‘Could you imagine the Connacht Warriors playing the Munster Rebels?’

If the GAA does not stall the “runaway train” that is expenditure on inter-county teams, then certain counties will cease to compete at inter-county level and the association will “march blindfolded” into a championship structure contested by franchised outfits.

‘Could you imagine the Connacht Warriors playing the Munster Rebels?’

If the GAA does not stall the “runaway train” that is expenditure on inter-county teams, then certain counties will cease to compete at inter-county level and the association will “march blindfolded” into a championship structure contested by franchised outfits.

That is the view of Connacht Council secretary John Prenty, who used his annual report to highlight how the “copycat tactics” of county boards is driving the GAA into the realm of “elitism, commercialism, and investment in the few over the general good of the association”.

Between 2010 and 2019, spending by the five Connacht counties increased by 100%, rising from €6m at the beginning of the decade to €11.9m last year.

Almost 60% of the €11.9 figure accounts for spend on their flagship teams.

With similar year-on-year increases having played out in the other three provinces, Prenty is concerned by the path counties are hurtling down.

The GAA, he warned, must reconnect with its amateur ethos.

He has called on counties to rein in the amount of money being pumped into their teams or run the risk of entering financial ruin, and to accept that future success cannot be dependent on even greater levels of spending.

“At the beginning of the [last] decade, 2010, the country was in the midst of a deep recession following a number of years of excessive spending by the people of Ireland.

"Have we, as an association, and our county committees in particular, learned anything from the excesses of the past?

"It appears from the evidence of the past 10 years that we have learned very little.

"Our counties have slowly increased their expenditure, year-on-year, due in the main to copycat tactics and the mistaken notion that we must keep up with the perceived expenditure of so-called successful counties,” Prenty writes.

“Analysis of the expenditure [of Connacht’s five counties] shows that, after direct and indirect costs are taken into account, almost 60% of expenditure has been on the inter-county game, which caters for just over 1% of the total playing population.

“The demands of inter-county team managers and players is increasing exponentially to the point that they must train more, have more professional staff involved, and consequently, we must spend more.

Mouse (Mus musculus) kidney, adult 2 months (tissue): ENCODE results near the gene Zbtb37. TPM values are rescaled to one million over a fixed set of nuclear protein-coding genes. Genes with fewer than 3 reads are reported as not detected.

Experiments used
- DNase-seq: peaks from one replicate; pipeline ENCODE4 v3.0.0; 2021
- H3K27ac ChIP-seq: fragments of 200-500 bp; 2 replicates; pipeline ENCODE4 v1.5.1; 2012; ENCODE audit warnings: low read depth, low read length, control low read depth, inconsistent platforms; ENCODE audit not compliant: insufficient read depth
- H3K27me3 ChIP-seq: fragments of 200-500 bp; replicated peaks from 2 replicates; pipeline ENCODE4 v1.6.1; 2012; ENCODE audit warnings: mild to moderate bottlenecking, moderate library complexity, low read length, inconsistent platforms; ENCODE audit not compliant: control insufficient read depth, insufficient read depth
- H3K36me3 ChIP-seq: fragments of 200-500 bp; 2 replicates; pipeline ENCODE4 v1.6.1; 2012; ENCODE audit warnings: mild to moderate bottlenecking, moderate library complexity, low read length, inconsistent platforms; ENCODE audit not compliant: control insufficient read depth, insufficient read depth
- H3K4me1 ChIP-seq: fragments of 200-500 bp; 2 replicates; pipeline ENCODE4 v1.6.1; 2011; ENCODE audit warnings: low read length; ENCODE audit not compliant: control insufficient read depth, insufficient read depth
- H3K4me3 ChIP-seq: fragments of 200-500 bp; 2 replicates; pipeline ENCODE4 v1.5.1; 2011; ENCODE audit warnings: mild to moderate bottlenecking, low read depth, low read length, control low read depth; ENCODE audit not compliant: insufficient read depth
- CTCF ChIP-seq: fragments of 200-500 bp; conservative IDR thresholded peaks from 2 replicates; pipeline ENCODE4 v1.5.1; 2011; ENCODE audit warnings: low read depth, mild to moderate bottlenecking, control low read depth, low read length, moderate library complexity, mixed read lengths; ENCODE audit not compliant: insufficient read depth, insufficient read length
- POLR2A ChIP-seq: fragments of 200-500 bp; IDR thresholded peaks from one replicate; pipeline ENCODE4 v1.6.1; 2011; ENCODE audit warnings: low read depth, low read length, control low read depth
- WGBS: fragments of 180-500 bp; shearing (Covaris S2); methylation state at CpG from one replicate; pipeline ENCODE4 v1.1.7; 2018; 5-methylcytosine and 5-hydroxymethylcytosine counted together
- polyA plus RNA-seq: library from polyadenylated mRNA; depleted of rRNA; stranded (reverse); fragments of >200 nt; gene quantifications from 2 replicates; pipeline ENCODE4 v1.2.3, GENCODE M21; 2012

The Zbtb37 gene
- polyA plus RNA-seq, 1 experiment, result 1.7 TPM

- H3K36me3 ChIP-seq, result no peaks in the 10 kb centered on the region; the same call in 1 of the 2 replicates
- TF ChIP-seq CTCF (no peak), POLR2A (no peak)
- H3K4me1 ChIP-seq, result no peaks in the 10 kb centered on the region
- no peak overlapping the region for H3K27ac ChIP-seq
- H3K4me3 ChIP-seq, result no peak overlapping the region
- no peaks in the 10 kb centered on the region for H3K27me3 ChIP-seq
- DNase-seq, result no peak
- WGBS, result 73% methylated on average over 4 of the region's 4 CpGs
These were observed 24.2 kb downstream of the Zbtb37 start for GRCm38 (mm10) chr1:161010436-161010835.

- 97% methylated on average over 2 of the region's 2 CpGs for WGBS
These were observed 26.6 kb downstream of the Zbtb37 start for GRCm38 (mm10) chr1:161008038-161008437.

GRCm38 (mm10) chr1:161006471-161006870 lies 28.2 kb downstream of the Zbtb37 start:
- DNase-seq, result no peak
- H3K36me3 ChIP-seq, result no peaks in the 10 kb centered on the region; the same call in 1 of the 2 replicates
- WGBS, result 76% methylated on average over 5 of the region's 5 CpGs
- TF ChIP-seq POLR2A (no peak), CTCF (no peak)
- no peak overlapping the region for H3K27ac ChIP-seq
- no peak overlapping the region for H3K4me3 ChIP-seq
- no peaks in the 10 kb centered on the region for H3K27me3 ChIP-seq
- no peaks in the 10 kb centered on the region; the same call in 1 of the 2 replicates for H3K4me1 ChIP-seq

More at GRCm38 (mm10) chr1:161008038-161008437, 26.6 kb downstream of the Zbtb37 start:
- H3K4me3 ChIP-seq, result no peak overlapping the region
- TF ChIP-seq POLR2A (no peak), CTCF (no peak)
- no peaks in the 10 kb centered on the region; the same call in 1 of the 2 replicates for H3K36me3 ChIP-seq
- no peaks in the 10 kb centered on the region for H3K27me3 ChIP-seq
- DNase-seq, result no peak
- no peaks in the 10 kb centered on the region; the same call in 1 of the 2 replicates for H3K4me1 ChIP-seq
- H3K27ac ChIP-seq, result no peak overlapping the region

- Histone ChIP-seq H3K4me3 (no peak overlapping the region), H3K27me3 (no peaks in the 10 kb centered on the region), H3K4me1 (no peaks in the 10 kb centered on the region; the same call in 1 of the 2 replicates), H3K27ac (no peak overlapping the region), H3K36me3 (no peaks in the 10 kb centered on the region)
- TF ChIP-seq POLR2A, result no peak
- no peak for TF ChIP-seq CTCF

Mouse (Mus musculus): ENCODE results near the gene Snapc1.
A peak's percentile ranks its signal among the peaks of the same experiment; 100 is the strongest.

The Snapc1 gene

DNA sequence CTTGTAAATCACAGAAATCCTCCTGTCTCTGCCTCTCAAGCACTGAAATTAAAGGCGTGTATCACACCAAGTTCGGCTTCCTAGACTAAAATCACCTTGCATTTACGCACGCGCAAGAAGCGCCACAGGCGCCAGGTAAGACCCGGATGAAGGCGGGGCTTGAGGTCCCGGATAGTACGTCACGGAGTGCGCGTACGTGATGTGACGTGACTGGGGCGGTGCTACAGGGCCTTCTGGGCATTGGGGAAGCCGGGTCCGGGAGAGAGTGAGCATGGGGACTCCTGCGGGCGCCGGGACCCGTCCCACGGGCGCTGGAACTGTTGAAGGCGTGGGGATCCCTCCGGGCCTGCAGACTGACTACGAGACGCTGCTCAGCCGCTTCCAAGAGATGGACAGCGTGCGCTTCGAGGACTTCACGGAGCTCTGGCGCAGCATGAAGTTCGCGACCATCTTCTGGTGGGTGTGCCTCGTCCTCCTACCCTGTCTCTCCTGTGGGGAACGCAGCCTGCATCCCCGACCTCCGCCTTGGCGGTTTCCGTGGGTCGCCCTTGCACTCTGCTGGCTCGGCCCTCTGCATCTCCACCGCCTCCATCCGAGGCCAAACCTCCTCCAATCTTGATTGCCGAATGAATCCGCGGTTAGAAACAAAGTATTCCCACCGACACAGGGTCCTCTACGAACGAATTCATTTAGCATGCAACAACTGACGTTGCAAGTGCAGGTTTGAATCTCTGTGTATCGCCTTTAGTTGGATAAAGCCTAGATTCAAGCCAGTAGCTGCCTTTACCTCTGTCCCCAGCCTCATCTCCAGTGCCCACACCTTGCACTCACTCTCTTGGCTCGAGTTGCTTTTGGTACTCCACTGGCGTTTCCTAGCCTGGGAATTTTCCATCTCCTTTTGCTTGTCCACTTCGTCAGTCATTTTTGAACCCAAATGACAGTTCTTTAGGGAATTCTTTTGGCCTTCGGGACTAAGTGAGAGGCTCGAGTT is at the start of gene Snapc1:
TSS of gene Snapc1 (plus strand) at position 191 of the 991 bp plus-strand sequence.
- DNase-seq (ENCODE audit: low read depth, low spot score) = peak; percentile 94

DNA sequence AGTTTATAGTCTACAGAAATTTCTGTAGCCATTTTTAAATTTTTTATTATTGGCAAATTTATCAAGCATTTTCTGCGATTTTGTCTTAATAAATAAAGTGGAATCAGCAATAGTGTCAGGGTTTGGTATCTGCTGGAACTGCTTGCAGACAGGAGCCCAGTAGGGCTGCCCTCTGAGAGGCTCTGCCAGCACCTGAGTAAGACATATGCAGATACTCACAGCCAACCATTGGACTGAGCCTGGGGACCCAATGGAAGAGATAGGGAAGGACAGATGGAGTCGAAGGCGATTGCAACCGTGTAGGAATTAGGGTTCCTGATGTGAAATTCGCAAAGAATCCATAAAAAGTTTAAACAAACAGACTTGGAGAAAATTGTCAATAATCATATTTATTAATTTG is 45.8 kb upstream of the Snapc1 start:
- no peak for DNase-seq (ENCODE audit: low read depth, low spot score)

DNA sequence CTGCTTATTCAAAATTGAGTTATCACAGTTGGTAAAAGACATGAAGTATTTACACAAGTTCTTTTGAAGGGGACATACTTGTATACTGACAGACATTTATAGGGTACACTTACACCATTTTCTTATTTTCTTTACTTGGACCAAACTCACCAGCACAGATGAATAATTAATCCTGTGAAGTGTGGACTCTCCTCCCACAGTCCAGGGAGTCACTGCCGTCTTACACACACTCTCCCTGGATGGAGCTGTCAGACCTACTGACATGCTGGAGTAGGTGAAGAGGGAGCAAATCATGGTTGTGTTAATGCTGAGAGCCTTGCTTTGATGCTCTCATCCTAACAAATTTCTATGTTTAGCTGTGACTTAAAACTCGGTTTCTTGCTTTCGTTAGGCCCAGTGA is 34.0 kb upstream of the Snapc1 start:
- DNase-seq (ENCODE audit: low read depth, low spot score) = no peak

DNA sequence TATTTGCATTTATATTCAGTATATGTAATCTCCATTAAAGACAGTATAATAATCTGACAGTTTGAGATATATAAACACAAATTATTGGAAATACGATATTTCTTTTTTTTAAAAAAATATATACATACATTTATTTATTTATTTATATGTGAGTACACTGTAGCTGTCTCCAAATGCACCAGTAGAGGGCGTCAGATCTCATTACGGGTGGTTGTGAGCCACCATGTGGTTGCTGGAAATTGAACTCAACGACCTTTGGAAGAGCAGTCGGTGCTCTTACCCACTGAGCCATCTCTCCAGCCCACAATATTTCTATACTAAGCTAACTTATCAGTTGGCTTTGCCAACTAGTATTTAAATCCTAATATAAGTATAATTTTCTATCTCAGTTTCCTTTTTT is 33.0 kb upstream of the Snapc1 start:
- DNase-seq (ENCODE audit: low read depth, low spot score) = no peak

“If we do not stall the runaway train, then many of our counties will not be financially viable, some will no longer compete at inter-county level, and we will march blindfolded into a competitive structure whereby the All-Ireland final will be played between franchised teams.

"Could you imagine the Connacht Warriors playing the Munster Rebels?

“It is time to rebalance our actions, confirm our amateur status, and ensure that our culture and ethos is diverted away from elitism, which is leading us on a dangerous path.”

Such is the ever-burdening workload being imposed on inter-county players, as outlined by recent ERSI reports, the Connacht secretary believes it would be useful if GPA top-brass sat down with inter-county managers to discuss and safeguard player welfare.

“This is a game, a pastime that players and officials should enjoy.

Surely the GPA, as the voice of the players, must have a role in addressing the welfare of their members by engaging with team managers to ensure that players are not being burnt out and the demands being placed on them is balanced.

Prenty’s report is also critical of county chairpersons for their part in moving the All-Ireland U20 Football Championship from its summer slot to February/March.

He says county officials cited team preparation costs when advocating for an earlier start.

“The scheduling of the 2020 competition brings players at second and third-level into direct conflict with the county U20 teams.

"The decision to restrict college players to their college teams has not gone down too well, but it is the inevitable result of trying to fit a ‘quart into a pint bottle’.

Again, it highlights the folly of those with no responsibility for scheduling games making flawed decisions based on the cost of team preparation.

“I have no doubt that if the same county officers ensured that the start date for preparations [in 2019] had been adhered to, then the cost factor would have been alleviated.

"Most counties had six months preparation done by the April 1 start date, while some commenced training for the 2020 competition last August.”

Prenty was a member of the fixture calendar review task force and sees it as imperative that their recommendation of a new oversight unit, with responsibility for monitoring club fixtures, as well as the inter-county closed season, is given the green light.

“This is our last chance to get the [club and county] balance right. And if we fail, the alternative may be to remove club fixture scheduling and management out of the hands of county officers and out of the influence of county team managers.

"The future is now.”

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